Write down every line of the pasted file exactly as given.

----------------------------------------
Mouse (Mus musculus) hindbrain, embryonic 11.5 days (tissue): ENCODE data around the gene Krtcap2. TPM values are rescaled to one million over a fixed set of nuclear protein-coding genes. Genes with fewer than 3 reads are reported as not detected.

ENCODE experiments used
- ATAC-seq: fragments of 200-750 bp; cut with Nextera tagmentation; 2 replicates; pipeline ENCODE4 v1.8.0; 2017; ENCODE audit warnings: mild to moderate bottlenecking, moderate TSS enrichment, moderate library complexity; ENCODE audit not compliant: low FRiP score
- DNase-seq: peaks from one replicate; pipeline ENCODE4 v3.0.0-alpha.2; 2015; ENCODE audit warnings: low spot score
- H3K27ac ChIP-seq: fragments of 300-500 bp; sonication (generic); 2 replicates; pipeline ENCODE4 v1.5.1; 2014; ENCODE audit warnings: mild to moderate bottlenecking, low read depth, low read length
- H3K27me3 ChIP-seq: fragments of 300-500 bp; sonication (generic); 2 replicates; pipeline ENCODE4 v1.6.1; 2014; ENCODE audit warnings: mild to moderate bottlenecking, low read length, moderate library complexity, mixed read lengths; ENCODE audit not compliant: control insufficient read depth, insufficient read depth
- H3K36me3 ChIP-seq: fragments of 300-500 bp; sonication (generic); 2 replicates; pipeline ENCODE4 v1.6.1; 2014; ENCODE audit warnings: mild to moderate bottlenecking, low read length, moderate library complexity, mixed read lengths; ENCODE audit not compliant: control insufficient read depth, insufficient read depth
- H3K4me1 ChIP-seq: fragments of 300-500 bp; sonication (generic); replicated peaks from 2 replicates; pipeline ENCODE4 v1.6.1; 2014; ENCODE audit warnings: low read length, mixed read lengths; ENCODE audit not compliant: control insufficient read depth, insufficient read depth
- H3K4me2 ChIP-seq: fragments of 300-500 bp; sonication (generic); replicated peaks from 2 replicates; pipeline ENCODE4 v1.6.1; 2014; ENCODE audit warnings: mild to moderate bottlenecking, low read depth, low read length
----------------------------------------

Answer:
Mouse (Mus musculus) hindbrain, embryonic 11.5 days (tissue): ENCODE data around the gene Krtcap2. TPM values are rescaled to one million over a fixed set of nuclear protein-coding genes. Genes with fewer than 3 reads are reported as not detected.

ENCODE experiments used
- ATAC-seq: fragments of 200-750 bp; cut with Nextera tagmentation; 2 replicates; pipeline ENCODE4 v1.8.0; 2017; ENCODE audit warnings: mild to moderate bottlenecking, moderate TSS enrichment, moderate library complexity; ENCODE audit not compliant: low FRiP score
- DNase-seq: peaks from one replicate; pipeline ENCODE4 v3.0.0-alpha.2; 2015; ENCODE audit warnings: low spot score
- H3K27ac ChIP-seq: fragments of 300-500 bp; sonication (generic); 2 replicates; pipeline ENCODE4 v1.5.1; 2014; ENCODE audit warnings: mild to moderate bottlenecking, low read depth, low read length
- H3K27me3 ChIP-seq: fragments of 300-500 bp; sonication (generic); 2 replicates; pipeline ENCODE4 v1.6.1; 2014; ENCODE audit warnings: mild to moderate bottlenecking, low read length, moderate library complexity, mixed read lengths; ENCODE audit not compliant: control insufficient read depth, insufficient read depth
- H3K36me3 ChIP-seq: fragments of 300-500 bp; sonication (generic); 2 replicates; pipeline ENCODE4 v1.6.1; 2014; ENCODE audit warnings: mild to moderate bottlenecking, low read length, moderate library complexity, mixed read lengths; ENCODE audit not compliant: control insufficient read depth, insufficient read depth
- H3K4me1 ChIP-seq: fragments of 300-500 bp; sonication (generic); replicated peaks from 2 replicates; pipeline ENCODE4 v1.6.1; 2014; ENCODE audit warnings: low read length, mixed read lengths; ENCODE audit not compliant: control insufficient read depth, insufficient read depth
- H3K4me2 ChIP-seq: fragments of 300-500 bp; sonication (generic); replicated peaks from 2 replicates; pipeline ENCODE4 v1.6.1; 2014; ENCODE audit warnings: mild to moderate bottlenecking, low read depth, low read length